Parmenides Grand Deduction: A Logical Reconstruction of the Way of Truth

Hardcover | October 30, 2014

byMichael V. Wedin

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Michael V. Wedin presents a new interpretation of Parmenides' Way of Truth: the most important philosophical treatise before the work of Plato and Aristotle. The Way of Truth contains the first extended philosophical argument in the western tradition - an argument which decrees that there canbe no motion, change, growth, coming to be, or destruction; and indeed that there can be only one thing. These severe metaphysical theses are established by a series of deductions and these deductions in turn rest on an even more fundamental claim, namely, the claim that it is impossible that therebe something that is not. This claim is itself established by a deduction that Wedin calls the Governing Deduction. Wedin offers a rigorous reconstruction of the Governing Deduction and shows how it is used in the arguments that establish Parmenides' severe metaphysical theses (what Wedin calls the Corollaries of the Governing Deduction). He also provides successful answers to most commentators who findParmenides' arguments to be shot through with logical fallacies. Finally, Wedin turns to what is currently the fashionable reading of Parmenides, according to which he falls squarely in the tradition of the Ionian natural philosophers. He argues that the arguments for the Ionian Interpretation failbadly. Thus, we must simply determine where Parmenides' argument runs, and here there is no substitute for rigorous logical reconstruction. On this count, as our reconstructions make clear, the argument of the Way of Truth leads to a Parmenides who is indeed a severe arbiter of philosophicaldiscourse and who brings to a precipitous halt the entire enterprise of natural explanation in the Ionian tradition.

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Michael V. Wedin presents a new interpretation of Parmenides' Way of Truth: the most important philosophical treatise before the work of Plato and Aristotle. The Way of Truth contains the first extended philosophical argument in the western tradition - an argument which decrees that there canbe no motion, change, growth, coming to be, ...

Michael V. Wedin is Professor of Philosophy at the University of California, Davis. He is the author of Mind and Imagination in Aristotle (Yale University Press, 1989), and Aristotle's Theory of Substance: The Categories and Metaphysics Zeta (OUP, 2000).

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Paperback|Sep 5 2002

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Format:HardcoverDimensions:288 pages, 9.21 × 6.14 × 0.98 inPublished:October 30, 2014Publisher:Oxford University PressLanguage:English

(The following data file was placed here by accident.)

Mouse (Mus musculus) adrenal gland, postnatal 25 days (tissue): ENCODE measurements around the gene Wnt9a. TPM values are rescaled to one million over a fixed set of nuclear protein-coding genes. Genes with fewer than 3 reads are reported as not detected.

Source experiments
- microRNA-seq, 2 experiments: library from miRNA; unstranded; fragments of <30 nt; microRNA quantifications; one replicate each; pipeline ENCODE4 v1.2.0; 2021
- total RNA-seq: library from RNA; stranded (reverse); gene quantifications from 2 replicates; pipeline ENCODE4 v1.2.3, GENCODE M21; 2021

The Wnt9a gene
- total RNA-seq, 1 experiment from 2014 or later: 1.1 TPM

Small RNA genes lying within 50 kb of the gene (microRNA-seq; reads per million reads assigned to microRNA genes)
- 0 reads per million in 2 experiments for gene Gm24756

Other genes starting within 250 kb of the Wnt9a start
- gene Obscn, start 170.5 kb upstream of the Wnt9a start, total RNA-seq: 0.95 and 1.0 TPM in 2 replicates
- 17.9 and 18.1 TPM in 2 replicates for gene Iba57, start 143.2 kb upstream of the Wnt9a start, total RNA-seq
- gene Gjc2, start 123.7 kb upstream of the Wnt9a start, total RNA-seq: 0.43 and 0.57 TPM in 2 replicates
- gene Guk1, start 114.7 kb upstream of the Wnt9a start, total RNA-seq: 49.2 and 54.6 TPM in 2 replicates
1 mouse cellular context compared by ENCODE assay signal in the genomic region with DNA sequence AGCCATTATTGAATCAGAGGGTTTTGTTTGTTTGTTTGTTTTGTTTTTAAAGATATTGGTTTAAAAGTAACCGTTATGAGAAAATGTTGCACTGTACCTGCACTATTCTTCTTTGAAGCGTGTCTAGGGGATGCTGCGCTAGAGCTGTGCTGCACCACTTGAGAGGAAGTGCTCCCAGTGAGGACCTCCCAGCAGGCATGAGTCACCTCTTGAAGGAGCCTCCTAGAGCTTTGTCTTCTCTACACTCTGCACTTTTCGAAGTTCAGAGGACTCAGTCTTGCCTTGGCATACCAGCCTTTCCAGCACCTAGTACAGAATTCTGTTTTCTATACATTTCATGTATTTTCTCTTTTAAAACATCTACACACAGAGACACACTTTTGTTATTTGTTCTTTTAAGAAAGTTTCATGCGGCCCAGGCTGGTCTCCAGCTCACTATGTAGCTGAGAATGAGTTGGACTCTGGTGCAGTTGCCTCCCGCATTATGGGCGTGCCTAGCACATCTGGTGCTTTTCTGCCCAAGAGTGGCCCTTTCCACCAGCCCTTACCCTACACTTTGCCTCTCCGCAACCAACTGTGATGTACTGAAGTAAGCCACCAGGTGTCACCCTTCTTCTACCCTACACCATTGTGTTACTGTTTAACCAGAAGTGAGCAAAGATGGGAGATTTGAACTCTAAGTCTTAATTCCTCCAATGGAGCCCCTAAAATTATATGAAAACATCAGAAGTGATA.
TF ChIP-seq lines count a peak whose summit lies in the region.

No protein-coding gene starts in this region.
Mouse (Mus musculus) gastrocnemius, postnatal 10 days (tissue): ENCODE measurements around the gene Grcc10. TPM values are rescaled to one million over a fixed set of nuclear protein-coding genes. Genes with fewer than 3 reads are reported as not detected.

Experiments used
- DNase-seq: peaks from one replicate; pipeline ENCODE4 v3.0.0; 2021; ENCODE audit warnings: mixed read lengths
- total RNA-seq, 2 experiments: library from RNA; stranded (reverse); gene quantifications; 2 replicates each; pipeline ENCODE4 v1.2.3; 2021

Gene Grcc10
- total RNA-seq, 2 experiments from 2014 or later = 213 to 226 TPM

The following ISBNs are associated with this title:

ISBN - 10:0198715471

ISBN - 13:9780198715474

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Table of Contents

IntroductionPart I: The Governing Deduction and Parmenides' Master Argument1. Parmenides' Canonical Paths of Inquiry2. Path II and the Governing Deduction3. Path I and the Corollary to the Governing Deduction4. Modal Extension and the Third Path5. A Covert Fallacy in the Governing Deduction?6. Self-Defeat and the Second-Order Defense of the Governing Deduction7. The Ionian Interpretation of Fr. 68. Does Parmenides Argue for the Existence of Something?9. A Remark on Quantification and the Subject of estinPart II: The Deductive Consequences of the Governing Deduction10. Consequence (A): That what is is uncreated and imperishable (8, 5-21)11. Against an Emendation and a Proposal about the Subject of (A1)12. Consequence (B): That what is is indivisible and continuous (8, 22-25)13. Monism and Deductive Consequence (B)14. Consequence (C): That what is is motionless (8, 26-31)15. Consequence (D): That what is is complete (8, 32-49)16. A Causal Theory of Thought and Fact-Monism (8, 34-41)17. Fact-Monism and Godel's Slingshot18. Parmenides' Anomalous Sphere: D3 (8, 42-49)19. The Eleatic Inference Ticket20. The Perils of Prescription: the Deductive Consequences at RiskPart III: Critical Reflections21. Four Proposals that Won't Save the Governing Deduction22. Was Parmenides an Identity Theorist? On einai and noein in Fr. 323. More on Miscasting Parmenides as an Ionian Philosopher24. Plato's Response to ParmenidesAppendix: Articulated Text of the Way of TruthBibliographyIndex